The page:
[00:28:11] So, this, I think there are two questions that are actually being asked here. So one is about second life in particular and so I’ll do that first and then we’ll talk about virtual reality more broadly. Second life is, I’m not really sure how to describe it, it’s, you know, it’s a massively multiplayer online computer game platform. I’m not sure if they would define themselves as a computer game, as a sort of simulated environment. Isn’t it? Where you have a virtual avatar and you exist in that place and you can meet people and perform tasks together and have conversations. So it’s nice, but it isn’t what I would define as virtual reality because virtual, I don’t think second life would define itself as virtual reality, actually virtual reality for me would be an immersive embodied experience with some sort of headset and 3D surround sound, and so the question around why people use things like second life, and it’s not the only one, I mean, there’s loads, you [00:29:00] know, even games like Roadblocks or Fortnite or Minecraft, which are big, games now, Elder scrolls online, that’s a huge numbers actually, of these big games. You can meet people online and have conversations and why hasn’t coaching gone in there? And I think part of the question, why we didn’t use video conferencing particularly before 2020 and some people did, and the answer to it is really obvious where it’s more pleasant to meet in person isn’t it.? And now organizations have been forced into video is now become culturally more acceptable, and there’s lots of benefits to it, you know, saves money and time, and so nowadays, if you want to have coaching with somebody, you can meet them in person, if you can, and if you can, I think everybody would choose that you could choose to do it through video and video is, I don’t know, what would you say? 85% as good as in-person, you know, as, perfectly valid as an experience, you’re able to coach people, you can still see them. It’s nice. In some case, quite intense, but it’s you get through the process, you can still do phone, that’s probably a good message to get out there, you know, it still allows us to coach through the phone, even though video [00:30:00] is an option and second life or something like that is basically is, you’ve got the phone data, you know, having that, hold your conversation. And then you’re adding on top of it, the experience of having to play a computer game with simultaneously. And so it’s sort of like phone coaching, plus a bit of whimsy, which is not unpleasant, but in terms of actually building a coaching experience it is a bit different from what side defines virtual reality, and when it’s not my, I definitely, I think what the technology industry would define as virtual reality, which would look like a headset and, the reason why that hasn’t launched in the way that you might’ve expected it to, if it’s such a good idea, I think it’s quite easy to understand if you think about what was happening 10 years ago in video. So, you know, 2011 that’s 10 years ago, Mike the organization I worked for had a video conference room and, you know, before that, we had things like Skype, where you could be speaking to people remotely through video, typically popular, but people knew it was there. If you wanted to have a good video call, you had to book the special room because the special room has got the expensive, big, heavy, difficult to [00:31:00] use equipment. Really it’s quite elitist and you need technical supports available to come and just tell you how to switch the thing on and make it work. And that’s basically where virtual reality as far as headsets, and that sort of thing has been up until very recently. So almost nobody owns a virtual reality headset, the concept of owning a virtual reality headset five years ago, it was almost unheard of, you know, you were points of it, real niche, but over lockdown, I think I’m going to get this number wrong. I think it’s something like 10 million headsets are now in circulation, which is kind of a magic number and of course we have the acceleration of video calling last year because of the lockdown. And so, because people has now become comfortable with the idea of working remotely. There are new headsets coming out. I mean, Facebook have rebranded as Meta because I think they’re investing $10 billion this year in virtual reality and employing something like 10,000 people in Europe alone, just to work the Metaverse. And so as a headset becomes available, but naturally connects to your phone and has got some capabilities of [00:32:00] its own. Show me, I’ve got a device coming out very soon that will do this, and it’s going to be very affordable, people will want to have it because it’s a bit of a gimmick, like the Apple watch was a bit of a gimmick or the iPad was a bit of a gimmick and suddenly they’re everywhere and there was no need for them before, and then suddenly everyone’s got one. I think the, sort of the idea of a pair of glasses that’s no bigger than yours or mine, but which has got cameras built into it, and the ability to make phone calls and access to the internet and get directions that projected onto your, you know, in front of your eyes and build a little hologram of you that you can teleport and meet somebody virtually in a way that is then relaxing and embodied rather than the intense experience of staring into a tiny screen. I think that that’s the future of remote communication is going to be some form of virtual reality, augmented reality. And so, when I say within five years as a prediction, we’ll be getting….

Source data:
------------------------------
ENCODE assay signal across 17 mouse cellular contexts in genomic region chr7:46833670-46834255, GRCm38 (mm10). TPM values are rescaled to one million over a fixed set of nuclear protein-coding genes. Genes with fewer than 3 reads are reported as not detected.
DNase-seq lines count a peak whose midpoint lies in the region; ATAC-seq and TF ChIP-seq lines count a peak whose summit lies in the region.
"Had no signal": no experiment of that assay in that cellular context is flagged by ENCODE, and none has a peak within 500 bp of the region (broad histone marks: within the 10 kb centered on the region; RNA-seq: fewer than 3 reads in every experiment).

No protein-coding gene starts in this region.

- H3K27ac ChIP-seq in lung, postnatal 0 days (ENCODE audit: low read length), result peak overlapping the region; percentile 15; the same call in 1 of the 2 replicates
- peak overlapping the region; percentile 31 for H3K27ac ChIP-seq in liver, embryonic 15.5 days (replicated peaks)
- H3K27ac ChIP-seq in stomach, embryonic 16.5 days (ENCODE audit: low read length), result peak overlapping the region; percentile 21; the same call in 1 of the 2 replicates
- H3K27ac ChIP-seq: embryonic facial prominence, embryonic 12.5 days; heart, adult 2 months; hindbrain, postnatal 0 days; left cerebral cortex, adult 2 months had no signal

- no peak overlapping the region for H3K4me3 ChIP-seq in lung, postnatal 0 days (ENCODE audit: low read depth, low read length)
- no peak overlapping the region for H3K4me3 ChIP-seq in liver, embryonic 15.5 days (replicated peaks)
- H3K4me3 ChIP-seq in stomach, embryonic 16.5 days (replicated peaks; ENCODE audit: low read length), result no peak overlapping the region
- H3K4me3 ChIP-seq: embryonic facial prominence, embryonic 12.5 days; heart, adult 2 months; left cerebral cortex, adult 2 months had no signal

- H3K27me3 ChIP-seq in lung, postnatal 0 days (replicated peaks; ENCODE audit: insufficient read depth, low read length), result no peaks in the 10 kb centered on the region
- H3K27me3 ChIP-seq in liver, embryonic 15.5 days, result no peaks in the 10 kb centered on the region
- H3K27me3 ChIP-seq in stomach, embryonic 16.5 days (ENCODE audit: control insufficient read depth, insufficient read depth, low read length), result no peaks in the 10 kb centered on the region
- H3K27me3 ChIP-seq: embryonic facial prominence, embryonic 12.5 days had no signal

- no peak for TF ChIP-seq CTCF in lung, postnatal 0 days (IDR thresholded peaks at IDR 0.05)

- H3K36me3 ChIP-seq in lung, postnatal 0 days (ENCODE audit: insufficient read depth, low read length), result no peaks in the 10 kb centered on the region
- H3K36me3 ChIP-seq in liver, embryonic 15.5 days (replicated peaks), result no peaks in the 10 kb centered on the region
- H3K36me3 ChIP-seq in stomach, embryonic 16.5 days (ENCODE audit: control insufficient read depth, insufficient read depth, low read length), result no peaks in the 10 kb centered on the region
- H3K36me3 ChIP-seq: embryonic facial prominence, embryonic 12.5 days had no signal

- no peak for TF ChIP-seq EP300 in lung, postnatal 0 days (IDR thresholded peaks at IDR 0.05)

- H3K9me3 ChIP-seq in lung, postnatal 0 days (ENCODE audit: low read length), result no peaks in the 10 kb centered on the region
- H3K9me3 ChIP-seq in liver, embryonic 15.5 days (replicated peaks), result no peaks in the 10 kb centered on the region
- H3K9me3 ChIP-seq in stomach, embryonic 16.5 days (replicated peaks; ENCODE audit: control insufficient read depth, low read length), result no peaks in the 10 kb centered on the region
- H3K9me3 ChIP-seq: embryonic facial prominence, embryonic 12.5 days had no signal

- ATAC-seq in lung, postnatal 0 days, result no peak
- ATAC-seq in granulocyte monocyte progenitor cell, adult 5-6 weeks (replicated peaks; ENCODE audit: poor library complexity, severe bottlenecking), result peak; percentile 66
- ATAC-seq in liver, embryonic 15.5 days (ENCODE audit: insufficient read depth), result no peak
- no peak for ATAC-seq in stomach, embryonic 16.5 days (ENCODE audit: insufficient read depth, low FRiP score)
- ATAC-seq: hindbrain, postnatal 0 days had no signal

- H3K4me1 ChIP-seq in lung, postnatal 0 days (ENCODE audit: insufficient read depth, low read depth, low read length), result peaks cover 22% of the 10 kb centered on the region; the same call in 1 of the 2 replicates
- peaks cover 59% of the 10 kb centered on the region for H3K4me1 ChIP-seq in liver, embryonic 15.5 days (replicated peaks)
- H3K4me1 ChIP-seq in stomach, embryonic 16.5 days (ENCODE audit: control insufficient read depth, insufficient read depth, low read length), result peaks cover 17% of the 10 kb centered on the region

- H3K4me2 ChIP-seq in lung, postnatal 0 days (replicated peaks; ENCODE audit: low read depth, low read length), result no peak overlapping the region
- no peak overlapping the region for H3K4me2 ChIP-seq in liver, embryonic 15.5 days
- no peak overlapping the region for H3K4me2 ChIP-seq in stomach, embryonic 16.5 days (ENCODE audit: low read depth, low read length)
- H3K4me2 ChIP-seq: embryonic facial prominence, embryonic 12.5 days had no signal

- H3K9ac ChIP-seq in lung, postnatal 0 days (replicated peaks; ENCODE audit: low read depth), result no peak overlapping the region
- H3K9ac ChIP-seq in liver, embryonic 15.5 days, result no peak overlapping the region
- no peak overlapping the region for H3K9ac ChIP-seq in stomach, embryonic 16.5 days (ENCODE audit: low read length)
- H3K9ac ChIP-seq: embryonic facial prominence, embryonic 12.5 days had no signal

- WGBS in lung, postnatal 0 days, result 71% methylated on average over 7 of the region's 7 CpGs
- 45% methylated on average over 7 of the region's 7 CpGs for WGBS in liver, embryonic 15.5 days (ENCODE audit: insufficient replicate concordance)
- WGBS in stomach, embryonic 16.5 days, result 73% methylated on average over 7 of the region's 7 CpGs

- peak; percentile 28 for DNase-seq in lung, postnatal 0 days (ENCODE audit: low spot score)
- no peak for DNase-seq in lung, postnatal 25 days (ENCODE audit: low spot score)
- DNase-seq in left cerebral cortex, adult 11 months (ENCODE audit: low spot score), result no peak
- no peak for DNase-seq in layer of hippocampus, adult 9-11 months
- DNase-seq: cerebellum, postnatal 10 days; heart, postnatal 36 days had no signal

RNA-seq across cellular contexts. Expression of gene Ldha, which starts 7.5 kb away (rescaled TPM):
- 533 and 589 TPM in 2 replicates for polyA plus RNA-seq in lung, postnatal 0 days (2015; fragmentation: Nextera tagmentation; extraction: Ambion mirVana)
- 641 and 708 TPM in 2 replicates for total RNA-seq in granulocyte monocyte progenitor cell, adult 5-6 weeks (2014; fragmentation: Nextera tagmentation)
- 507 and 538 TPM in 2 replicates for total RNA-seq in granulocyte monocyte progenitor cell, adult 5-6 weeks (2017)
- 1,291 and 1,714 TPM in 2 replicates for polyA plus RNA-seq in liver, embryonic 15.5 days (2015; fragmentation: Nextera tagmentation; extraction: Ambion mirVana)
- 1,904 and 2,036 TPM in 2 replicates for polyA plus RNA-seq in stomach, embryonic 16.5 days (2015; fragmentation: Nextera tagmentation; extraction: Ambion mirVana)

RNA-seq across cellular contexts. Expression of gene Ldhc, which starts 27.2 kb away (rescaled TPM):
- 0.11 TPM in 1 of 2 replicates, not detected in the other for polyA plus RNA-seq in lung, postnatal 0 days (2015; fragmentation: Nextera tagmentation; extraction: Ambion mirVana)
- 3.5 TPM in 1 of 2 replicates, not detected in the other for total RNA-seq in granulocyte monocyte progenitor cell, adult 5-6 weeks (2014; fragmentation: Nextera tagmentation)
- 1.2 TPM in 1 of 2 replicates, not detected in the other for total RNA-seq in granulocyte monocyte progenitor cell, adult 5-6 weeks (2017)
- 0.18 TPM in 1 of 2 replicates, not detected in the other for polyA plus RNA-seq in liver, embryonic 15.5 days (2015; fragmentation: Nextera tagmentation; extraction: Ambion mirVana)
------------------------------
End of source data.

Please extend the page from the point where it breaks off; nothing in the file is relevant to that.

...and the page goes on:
[00:32:45] No, it’s prediction.